I am standing in the foyer of my hotel in the Georgian capital of Tbilisi. An unshaven young man with an enquiring expression comes up to me and asks, "Thomas?" I nod and he says the one word, "Bidzina."
My assignation with the most talked-about man in Georgia is about to begin.
We climb into a Toyota Landcruiser, ascend to the top of a hill in Tbilisi, and then enter a small private drive. Electronic gates slide open and we are soon outside a soaring glass-and-steel construction, a futurist castle constructed by the Japanese architect Shin Takamatsu, surrounded by a small forest of modern sculpture.
I am ushered into the presence of the man himself. Bidzina Ivanishvili is quite small, a little elfin, immaculately dressed, and smiling. I have never interviewed a billionaire before but his manner is easy. He starts by showing me the pictures on the wall: Egon Schiele, Claude Monet, Lucian Freud. He admits that they are, in fact, high-quality copies; the originals are in London. There is a chatty simplicity about him but also huge self-confidence and self-control.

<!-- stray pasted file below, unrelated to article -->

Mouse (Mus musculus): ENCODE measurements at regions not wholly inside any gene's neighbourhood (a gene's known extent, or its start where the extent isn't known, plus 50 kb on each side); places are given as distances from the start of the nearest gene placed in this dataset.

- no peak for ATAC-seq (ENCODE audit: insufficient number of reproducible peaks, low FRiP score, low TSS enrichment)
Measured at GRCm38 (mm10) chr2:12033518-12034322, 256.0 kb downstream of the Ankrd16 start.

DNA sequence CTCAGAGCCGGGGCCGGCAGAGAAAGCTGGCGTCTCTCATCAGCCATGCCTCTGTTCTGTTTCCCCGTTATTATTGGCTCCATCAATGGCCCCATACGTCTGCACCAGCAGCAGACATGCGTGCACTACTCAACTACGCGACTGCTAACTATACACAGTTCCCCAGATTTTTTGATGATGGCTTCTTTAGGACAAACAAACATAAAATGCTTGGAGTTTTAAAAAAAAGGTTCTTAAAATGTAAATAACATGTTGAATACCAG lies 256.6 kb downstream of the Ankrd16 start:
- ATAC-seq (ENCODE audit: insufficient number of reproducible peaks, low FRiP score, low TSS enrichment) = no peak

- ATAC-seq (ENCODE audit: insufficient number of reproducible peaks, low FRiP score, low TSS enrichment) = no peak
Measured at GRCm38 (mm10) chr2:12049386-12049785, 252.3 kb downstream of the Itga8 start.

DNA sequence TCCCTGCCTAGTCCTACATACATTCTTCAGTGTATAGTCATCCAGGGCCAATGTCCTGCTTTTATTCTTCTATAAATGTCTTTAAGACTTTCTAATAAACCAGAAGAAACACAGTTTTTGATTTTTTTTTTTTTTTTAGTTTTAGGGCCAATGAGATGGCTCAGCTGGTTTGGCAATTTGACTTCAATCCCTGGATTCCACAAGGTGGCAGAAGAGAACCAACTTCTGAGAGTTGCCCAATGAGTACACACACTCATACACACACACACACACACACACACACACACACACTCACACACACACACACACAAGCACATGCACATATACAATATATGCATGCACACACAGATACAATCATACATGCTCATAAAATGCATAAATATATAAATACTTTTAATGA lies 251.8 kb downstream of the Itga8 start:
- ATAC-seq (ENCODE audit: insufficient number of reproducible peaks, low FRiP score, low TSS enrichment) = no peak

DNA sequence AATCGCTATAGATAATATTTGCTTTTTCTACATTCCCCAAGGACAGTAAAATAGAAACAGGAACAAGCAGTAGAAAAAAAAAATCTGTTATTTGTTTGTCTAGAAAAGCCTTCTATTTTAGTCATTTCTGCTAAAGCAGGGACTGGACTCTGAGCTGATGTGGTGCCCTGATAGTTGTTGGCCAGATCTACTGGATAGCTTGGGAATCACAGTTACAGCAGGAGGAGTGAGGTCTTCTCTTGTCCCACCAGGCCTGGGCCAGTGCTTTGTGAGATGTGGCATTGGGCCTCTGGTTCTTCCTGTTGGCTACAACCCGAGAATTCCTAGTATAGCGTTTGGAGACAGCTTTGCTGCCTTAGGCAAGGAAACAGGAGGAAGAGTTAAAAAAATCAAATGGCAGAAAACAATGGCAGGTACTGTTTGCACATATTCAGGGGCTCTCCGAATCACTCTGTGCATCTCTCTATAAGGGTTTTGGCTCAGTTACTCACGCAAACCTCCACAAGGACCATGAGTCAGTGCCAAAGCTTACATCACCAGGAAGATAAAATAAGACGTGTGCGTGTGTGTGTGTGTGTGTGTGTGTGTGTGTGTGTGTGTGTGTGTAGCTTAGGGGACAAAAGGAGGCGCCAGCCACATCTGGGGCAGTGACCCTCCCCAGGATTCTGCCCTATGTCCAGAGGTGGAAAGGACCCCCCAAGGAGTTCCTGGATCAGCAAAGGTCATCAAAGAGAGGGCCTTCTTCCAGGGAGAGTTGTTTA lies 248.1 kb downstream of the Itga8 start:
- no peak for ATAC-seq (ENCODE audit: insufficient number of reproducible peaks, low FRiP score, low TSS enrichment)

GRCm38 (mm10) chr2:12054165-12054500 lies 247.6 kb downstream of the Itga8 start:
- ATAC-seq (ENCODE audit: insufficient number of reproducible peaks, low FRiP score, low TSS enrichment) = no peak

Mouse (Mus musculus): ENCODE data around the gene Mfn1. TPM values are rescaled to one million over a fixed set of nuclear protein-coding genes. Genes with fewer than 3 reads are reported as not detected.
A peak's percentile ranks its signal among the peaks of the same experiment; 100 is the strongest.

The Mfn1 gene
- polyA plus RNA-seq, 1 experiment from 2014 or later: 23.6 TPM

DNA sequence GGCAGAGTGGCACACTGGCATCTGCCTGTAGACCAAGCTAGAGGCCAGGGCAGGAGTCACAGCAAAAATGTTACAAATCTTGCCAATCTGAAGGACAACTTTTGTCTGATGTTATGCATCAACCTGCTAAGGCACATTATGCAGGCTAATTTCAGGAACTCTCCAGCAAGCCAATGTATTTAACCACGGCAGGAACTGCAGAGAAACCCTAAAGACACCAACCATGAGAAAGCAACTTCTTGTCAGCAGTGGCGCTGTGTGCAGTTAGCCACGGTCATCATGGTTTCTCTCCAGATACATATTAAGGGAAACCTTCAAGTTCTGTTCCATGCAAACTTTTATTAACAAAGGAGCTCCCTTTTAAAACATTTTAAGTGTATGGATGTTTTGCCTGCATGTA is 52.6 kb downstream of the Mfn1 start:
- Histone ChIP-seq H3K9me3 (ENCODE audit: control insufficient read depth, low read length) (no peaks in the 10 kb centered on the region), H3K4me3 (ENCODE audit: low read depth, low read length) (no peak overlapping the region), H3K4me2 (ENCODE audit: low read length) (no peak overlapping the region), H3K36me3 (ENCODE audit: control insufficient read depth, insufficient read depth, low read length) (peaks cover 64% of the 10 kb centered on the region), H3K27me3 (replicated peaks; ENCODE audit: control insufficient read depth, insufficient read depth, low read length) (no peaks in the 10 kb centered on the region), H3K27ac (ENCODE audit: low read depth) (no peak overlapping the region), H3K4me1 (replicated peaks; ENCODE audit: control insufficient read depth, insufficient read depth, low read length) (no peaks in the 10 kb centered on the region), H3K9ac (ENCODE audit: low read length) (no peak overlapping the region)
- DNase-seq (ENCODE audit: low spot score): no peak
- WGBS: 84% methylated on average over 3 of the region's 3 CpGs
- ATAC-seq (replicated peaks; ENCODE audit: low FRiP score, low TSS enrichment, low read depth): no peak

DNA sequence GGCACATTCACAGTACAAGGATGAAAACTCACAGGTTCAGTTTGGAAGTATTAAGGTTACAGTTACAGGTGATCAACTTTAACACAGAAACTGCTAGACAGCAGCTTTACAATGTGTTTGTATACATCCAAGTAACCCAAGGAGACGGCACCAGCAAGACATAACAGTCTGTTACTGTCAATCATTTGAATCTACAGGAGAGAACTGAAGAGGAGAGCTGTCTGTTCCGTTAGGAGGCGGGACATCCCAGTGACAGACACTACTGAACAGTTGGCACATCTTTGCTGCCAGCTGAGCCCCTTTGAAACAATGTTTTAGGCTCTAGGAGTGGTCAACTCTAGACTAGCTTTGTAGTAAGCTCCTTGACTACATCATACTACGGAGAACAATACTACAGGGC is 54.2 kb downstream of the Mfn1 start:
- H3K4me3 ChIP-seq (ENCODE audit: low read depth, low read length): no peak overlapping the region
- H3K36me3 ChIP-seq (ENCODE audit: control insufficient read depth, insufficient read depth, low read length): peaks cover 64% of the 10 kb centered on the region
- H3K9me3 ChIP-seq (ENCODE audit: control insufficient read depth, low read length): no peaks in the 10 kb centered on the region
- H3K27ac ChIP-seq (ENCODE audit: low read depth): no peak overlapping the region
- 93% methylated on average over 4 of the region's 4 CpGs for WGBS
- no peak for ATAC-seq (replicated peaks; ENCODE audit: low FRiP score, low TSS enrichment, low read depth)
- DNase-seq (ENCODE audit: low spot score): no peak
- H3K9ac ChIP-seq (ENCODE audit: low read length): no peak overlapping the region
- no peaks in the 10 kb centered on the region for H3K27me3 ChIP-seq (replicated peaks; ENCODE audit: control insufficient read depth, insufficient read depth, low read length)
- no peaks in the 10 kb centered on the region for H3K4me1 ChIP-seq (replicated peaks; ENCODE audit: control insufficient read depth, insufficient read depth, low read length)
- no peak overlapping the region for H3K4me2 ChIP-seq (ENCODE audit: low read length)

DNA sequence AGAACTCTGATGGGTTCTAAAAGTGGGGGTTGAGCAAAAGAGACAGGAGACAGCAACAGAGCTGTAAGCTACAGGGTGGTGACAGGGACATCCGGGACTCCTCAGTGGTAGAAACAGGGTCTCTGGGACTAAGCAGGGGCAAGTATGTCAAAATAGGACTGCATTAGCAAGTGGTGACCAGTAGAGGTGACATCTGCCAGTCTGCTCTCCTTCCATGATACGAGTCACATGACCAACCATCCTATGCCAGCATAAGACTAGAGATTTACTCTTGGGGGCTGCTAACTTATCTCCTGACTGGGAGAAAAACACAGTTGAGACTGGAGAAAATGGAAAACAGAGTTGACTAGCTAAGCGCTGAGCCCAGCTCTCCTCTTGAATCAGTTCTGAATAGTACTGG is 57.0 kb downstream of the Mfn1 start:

We sit down, he under a Lucien Freud portrait, and I ask a variation on the same question he has been asked 100 times in the last month: "What motivated you to go into Georgian politics?"
In one month, it is no exaggeration to say, Ivanishvili has turned the politics of his country upside down. Georgia has had a turbulent decade. First, the peaceful Rose Revolution of 2003 swept aside Eduard Shevardnadze's tired old regime. Then, Mikheil Saakashvili became Europe's youngest head of state at the age of 36 and embarked on a series of hair-raising modernizing reforms. The volatile Saakashvili also went head-to-head with Russia over the breakaway regions of Abkhazia and South Ossetia, a confrontation that burst out into full conflict in 2008. After defeat in the war, Saakashvili's popularity plummeted, but he clung to power. He and his governing party slowly recovered the initiative and, as the next elections approached in 2012-13, they found themselves again in a commanding position, with a virtual monopoly over the executive, parliament, local government, and the media.